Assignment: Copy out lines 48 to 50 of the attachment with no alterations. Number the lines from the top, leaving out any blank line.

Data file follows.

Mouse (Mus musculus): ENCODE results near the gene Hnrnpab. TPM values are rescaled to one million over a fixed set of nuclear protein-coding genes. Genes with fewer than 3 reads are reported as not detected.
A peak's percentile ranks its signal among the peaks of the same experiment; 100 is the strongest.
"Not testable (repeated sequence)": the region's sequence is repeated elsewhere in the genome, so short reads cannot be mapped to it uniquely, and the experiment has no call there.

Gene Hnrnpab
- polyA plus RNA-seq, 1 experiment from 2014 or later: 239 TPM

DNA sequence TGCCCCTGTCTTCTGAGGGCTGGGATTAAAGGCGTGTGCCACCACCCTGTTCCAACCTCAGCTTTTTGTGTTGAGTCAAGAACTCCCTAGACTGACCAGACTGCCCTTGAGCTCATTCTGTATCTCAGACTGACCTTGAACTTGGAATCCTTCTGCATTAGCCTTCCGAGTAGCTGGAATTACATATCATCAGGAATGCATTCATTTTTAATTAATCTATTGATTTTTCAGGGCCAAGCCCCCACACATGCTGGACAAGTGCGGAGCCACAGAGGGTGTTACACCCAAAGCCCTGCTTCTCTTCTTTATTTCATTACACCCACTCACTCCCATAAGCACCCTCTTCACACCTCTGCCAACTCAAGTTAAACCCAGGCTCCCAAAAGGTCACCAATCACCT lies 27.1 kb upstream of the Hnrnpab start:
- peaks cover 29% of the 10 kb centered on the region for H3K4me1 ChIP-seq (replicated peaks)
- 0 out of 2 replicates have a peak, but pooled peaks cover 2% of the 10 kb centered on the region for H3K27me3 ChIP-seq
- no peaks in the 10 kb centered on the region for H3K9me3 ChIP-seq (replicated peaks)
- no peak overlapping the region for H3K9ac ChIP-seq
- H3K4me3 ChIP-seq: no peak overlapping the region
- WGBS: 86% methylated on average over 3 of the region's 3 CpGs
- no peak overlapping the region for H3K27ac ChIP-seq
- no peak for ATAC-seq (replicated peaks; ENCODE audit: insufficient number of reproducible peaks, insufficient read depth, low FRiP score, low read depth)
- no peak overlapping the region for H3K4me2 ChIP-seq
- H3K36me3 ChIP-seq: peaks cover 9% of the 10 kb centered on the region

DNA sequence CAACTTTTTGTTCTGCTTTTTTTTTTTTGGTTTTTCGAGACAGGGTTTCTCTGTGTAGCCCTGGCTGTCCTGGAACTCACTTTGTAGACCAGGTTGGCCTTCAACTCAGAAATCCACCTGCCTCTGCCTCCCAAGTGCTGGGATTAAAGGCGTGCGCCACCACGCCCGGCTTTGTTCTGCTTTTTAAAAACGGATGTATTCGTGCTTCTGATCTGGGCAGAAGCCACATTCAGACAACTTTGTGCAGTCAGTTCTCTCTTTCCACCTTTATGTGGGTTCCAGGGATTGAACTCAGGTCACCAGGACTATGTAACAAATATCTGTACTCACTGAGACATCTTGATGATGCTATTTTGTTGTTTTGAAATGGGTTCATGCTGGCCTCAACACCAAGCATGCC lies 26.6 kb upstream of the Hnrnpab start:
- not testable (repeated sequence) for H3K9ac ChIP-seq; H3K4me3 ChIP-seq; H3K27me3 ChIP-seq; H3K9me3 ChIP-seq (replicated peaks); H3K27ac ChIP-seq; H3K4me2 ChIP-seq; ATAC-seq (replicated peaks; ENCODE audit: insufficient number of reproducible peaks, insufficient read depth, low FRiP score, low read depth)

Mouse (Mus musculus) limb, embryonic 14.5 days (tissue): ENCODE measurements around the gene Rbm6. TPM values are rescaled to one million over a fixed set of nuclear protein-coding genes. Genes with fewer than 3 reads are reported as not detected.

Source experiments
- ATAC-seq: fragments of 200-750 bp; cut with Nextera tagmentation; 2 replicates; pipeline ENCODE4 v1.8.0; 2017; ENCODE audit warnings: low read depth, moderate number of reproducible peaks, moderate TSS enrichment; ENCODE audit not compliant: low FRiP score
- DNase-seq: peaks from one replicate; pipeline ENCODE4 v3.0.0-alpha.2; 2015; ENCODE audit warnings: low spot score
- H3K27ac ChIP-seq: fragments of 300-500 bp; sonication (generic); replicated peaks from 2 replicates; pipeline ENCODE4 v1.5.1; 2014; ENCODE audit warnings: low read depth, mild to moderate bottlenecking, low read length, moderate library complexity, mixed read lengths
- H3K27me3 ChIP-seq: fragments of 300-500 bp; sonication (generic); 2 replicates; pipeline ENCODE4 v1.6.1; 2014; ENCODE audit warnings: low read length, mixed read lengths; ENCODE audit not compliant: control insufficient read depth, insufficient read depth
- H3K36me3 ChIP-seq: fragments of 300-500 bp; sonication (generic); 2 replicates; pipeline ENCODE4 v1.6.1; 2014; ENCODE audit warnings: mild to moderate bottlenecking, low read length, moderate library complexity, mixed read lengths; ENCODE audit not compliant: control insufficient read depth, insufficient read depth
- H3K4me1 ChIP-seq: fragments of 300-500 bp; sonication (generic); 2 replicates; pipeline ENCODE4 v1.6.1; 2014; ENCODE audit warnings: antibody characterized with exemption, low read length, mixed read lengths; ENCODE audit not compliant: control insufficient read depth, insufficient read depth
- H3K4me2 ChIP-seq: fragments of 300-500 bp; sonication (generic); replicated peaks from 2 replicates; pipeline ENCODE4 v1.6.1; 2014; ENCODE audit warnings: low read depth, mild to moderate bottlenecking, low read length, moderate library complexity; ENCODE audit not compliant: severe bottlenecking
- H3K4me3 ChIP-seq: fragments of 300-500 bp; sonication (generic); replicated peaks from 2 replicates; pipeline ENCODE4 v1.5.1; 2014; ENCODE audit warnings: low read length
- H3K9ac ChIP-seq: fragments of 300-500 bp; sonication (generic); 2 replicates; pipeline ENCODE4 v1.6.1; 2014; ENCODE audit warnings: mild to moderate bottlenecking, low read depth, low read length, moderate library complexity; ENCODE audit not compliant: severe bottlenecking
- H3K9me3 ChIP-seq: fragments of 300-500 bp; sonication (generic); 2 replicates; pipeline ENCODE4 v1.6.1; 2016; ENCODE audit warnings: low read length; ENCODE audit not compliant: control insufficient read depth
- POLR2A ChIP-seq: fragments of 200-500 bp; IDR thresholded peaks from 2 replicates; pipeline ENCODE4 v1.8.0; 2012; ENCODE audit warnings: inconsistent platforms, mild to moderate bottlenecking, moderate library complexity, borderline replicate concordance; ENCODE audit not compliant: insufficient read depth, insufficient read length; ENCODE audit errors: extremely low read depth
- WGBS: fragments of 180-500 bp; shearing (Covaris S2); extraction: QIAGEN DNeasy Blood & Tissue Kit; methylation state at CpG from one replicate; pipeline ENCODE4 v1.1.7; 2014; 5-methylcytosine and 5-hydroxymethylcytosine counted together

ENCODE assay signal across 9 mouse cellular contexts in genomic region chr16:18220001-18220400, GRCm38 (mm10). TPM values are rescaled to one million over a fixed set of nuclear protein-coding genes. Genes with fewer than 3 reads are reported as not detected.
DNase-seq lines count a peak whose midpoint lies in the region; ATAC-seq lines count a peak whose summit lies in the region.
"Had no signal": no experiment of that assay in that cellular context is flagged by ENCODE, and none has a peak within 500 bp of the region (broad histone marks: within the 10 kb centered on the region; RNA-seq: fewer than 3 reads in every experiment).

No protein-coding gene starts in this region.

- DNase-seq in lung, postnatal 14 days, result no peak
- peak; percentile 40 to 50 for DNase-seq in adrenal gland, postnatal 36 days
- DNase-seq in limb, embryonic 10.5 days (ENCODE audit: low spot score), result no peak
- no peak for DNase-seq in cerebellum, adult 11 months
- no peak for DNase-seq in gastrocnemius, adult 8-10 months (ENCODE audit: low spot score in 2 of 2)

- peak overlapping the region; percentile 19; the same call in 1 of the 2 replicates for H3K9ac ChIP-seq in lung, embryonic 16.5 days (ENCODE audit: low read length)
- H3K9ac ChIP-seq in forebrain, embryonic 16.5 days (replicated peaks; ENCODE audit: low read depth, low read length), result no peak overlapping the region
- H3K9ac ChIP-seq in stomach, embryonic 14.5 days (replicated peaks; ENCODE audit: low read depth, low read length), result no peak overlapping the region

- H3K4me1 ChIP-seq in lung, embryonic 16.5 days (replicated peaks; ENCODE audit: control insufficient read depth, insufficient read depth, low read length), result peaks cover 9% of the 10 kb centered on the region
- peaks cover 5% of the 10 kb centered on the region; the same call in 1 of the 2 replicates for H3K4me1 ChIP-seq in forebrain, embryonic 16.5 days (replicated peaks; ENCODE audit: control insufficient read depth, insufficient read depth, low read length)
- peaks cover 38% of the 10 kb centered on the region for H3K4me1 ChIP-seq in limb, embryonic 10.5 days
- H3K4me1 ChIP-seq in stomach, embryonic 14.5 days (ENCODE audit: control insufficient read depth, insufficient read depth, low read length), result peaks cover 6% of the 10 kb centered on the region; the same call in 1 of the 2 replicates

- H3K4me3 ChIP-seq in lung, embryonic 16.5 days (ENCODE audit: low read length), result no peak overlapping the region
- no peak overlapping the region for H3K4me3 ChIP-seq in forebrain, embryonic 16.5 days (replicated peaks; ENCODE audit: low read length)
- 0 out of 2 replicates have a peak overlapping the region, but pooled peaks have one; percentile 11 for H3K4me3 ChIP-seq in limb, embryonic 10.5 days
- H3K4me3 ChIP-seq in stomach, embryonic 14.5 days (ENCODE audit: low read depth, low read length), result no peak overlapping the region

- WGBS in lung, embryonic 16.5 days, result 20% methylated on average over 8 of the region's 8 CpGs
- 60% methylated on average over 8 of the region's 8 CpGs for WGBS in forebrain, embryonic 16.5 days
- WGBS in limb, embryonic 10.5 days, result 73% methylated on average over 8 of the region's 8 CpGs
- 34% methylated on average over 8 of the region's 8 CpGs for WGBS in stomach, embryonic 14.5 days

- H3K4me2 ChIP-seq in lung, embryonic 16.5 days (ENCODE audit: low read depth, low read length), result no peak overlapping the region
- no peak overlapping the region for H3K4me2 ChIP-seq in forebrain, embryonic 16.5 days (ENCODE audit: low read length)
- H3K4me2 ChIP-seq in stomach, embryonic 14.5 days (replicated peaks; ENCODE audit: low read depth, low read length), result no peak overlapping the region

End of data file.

- H3K4me1 ChIP-seq in stomach, embryonic 14.5 days (ENCODE audit: control insufficient read depth, insufficient read depth, low read length), result peaks cover 6% of the 10 kb centered on the region; the same call in 1 of the 2 replicates

- H3K4me3 ChIP-seq in lung, embryonic 16.5 days (ENCODE audit: low read length), result no peak overlapping the region
- no peak overlapping the region for H3K4me3 ChIP-seq in forebrain, embryonic 16.5 days (replicated peaks; ENCODE audit: low read length)